I had a bet with a friend the other day that before this week was out the media would be full of stories about the seasonal change at 0200hrs on 30 October from BST (British Summer Time – that is GMT plus 1 hour) to GMT (Greenwich Mean Time – aka UTC) – and I was right. For those who don’t follow the arguments about these seasonal changes I can assure you that for almost all my 81 years, I have heard the very same pros and cons expressed twice a year, every single year. Here I go, writing about “the olden days” again as my youngest relations keep telling me.
During the war we had Double BST – when the clocks went forward two hours during the summer months but that was, apparently, something to do with trying to thwart the inbound German bombers who were thought to be not so good at night flying! Since the war we have had years (I can’t be bothered to look up which years because it is now academic) when the clocks remained on GMT all the year round, and also years when they remained on BST all the year round, just to see how the public reacted. The fact that those experiments were short-lived suggests that they were unpopular.
The other thing that amazes me is that many folk never seem to know whether the clocks go forward or back in Spring – and by the time of the Autumn change they still can’t remember which way to move their clocks. (There are a number of memory aids. For example: Spring forward, Fall back. But then you have to remember the memory aid!) Continue reading “Changing the time”
In retirement, I follow politics more closely than I ever did during my 47 years in the RAF. I do it for the entertainment value rather than any consideration of how political decisions might affect my remaining years.
After listening, reading and watching several of our most ‘visible’ parliamentarians in recent weeks, I came to the conclusion that most of them act as though they are auditioning for a part in the next local amateur dramatic production: they aim to use the script as written by the author but, as with genuine actors, they don’t always get it right first time and they then have to be corrected by their ever more peevish prompter or producer.
Of course, the ‘author’ sometimes gets it wrong and then the script has to be changed and all the ‘minions’ have to re-learn their lines. How frustrating for all concerned – except the media, who quite rightly, make the most of the gaffes. Continue reading “Acting the part”
This page was written on 29 September 2016
It has just been announced by the Chief of the Air Staff on the morning TV news channels that the Royal Air Force Red Arrows are leaving today for the Far East and will, in due course, be displaying in China and other countries in the Far East.
You may not have read the page on my website about how I, as the Team’s PRO, was buttonholed at the Singapore Air Display in 1996 by a high-level delegation from the People’s Republic of China who wanted to arrange a Red Arrows display in PRC. It has taken 20 years to set up but I wish all the Red Arrows, Reds and Blues, happy landings.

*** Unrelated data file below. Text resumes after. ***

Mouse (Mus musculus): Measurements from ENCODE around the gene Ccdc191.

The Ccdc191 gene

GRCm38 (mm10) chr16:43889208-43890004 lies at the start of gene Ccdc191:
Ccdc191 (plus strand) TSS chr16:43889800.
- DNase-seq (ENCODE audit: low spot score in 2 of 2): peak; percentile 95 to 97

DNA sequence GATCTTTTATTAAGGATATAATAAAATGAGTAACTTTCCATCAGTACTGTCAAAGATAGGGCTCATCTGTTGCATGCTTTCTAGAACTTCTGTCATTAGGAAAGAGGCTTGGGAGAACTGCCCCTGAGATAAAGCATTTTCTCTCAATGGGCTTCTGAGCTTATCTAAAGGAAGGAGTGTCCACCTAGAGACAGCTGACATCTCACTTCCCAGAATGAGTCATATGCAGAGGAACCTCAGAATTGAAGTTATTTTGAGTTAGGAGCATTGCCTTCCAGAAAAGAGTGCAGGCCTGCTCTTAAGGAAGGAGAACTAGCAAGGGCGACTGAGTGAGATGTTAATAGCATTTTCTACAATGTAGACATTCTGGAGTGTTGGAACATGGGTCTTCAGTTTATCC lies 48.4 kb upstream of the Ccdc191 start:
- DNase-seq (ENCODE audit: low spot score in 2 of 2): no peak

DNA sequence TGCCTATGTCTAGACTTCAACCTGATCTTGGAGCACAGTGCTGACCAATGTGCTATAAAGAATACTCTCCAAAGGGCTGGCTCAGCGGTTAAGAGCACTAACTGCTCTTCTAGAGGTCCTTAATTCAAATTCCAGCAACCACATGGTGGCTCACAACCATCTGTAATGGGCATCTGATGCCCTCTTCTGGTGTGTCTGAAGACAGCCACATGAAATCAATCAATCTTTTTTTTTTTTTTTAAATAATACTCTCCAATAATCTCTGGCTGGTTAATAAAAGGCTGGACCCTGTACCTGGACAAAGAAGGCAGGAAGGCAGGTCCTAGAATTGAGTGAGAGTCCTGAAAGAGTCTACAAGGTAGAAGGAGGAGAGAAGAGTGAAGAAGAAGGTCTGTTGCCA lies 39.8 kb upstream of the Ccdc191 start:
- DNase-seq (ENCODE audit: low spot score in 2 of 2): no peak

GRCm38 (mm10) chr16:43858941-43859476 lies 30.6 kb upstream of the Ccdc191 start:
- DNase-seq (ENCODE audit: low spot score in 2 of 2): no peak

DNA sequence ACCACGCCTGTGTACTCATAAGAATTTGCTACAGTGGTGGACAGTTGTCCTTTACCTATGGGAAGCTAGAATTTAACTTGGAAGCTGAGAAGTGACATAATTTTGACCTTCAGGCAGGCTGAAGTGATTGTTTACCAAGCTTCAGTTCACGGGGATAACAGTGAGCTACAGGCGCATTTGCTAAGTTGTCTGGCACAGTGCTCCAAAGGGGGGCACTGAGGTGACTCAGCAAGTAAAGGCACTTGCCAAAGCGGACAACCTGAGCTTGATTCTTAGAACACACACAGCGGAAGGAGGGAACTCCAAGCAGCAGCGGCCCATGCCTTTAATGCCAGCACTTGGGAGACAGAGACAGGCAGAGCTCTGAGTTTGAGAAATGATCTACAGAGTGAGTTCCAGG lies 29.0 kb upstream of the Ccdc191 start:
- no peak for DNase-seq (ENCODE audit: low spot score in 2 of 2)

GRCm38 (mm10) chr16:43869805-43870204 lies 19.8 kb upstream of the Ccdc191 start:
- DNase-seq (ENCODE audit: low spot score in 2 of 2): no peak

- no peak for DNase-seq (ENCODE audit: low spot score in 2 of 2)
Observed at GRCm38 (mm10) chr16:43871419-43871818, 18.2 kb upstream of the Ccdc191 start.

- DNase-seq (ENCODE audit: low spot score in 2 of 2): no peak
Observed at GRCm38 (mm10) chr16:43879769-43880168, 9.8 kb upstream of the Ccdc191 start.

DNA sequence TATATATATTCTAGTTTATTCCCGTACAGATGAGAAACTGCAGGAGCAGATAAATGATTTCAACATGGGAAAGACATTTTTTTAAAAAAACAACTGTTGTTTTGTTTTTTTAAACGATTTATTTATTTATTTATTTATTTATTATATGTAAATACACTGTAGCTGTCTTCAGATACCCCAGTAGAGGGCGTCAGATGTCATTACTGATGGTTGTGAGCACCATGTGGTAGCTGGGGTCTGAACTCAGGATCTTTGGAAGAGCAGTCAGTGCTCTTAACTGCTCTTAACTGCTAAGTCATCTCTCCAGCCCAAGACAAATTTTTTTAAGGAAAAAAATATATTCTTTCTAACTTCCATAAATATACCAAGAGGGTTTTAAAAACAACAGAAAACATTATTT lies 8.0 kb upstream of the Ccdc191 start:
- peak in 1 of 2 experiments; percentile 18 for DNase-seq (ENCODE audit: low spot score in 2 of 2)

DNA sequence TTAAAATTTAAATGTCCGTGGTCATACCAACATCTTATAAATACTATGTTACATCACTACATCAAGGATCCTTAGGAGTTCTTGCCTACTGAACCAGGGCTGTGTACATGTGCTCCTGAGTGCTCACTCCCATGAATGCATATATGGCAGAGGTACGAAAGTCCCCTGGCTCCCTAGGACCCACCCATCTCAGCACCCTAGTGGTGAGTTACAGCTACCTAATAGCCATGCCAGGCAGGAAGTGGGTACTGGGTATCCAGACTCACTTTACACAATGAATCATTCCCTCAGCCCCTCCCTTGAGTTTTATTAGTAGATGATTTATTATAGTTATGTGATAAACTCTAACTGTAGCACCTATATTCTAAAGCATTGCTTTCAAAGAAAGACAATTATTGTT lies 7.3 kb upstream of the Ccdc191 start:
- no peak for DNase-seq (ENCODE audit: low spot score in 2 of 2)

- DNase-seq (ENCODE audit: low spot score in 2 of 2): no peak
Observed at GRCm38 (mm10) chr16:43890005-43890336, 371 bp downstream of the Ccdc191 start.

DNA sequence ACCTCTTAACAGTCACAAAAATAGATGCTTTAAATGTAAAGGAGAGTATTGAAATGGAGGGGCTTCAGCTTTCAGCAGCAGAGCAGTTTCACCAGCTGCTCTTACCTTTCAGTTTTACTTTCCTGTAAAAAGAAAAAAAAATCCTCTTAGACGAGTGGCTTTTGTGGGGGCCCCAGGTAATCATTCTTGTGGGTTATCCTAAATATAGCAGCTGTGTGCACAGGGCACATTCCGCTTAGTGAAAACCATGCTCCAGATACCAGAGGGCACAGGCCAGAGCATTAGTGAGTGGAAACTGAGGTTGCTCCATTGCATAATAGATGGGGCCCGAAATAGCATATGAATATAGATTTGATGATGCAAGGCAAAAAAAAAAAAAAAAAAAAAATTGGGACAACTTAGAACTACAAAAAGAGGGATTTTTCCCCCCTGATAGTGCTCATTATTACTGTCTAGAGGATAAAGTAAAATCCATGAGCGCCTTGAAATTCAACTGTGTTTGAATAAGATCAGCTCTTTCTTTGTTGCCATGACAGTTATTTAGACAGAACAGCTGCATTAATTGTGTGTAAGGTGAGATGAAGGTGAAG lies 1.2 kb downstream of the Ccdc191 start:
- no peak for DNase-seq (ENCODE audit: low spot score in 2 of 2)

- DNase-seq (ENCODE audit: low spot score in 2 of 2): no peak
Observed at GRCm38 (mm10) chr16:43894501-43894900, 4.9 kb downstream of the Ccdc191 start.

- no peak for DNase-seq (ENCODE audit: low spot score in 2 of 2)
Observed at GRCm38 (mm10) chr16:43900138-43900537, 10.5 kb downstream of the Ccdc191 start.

The Red Arrows website is here (opens in a new window).
Versions of this piece have been on my website for many years. I re-worked it on 18 September 2016 for the next update to my eBook autobiography.
Richard, Duke of York, the father of the future King Richard III whose remains were unearthed in 2015 under a car park in Leicester and eventually re-interred in Leicester Cathedral, was the prime candidate amongst several for the one who, according to the well-known nursery rhyme we learned at school, marched his 10,000 men up and down the hill without knowing whether they were up or down. That’s what the citizens of Wakefield believe, anyway.
Oh, The grand old Duke of York,
He had ten thousand men;
He marched them up to the top of the hill,
And he marched them down again.
And when they were up, they were up,
And when they were down, they were down,
And when they were only half-way up,
They were neither up nor down.
Be that as it may, the ‘Wakefield’ Richard of York was killed on 30 December 1460 in the Battle of Wakefield at Sandal Castle just three miles south of the cathedral and so he never became King. The ruins of the castle are visible for miles around and a visitors’ centre was opened there in recent years. Continue reading “Grand Old Duke of Wakefield”
This item first appeared on my Blog on 30 January 2009 and is here reproduced on 14 September 2016 without any changes.
According to newspaper reports today the Chief of the Defence Staff has said that “Britain’s armed forces have been smug and complacent about operations in Afghanistan.” Sir Jock Stirrup is further quoted as saying that “…there has been a tendency to rest on your laurels…..”
For some years I have expressed my opinion that British, American and other friendly nations had bitten off more than they could chew when they decided to run Afghanistan for the Afghanis. The population of that unfortunate country (and of the adjacent regions which are now supposed to be part of western Pakistan) are comprised of a disparate collection of tribes that have never had much allegiance to each other and who have always shown dislike of outside interference in their affairs. Continue reading “Resting on your arms reversed”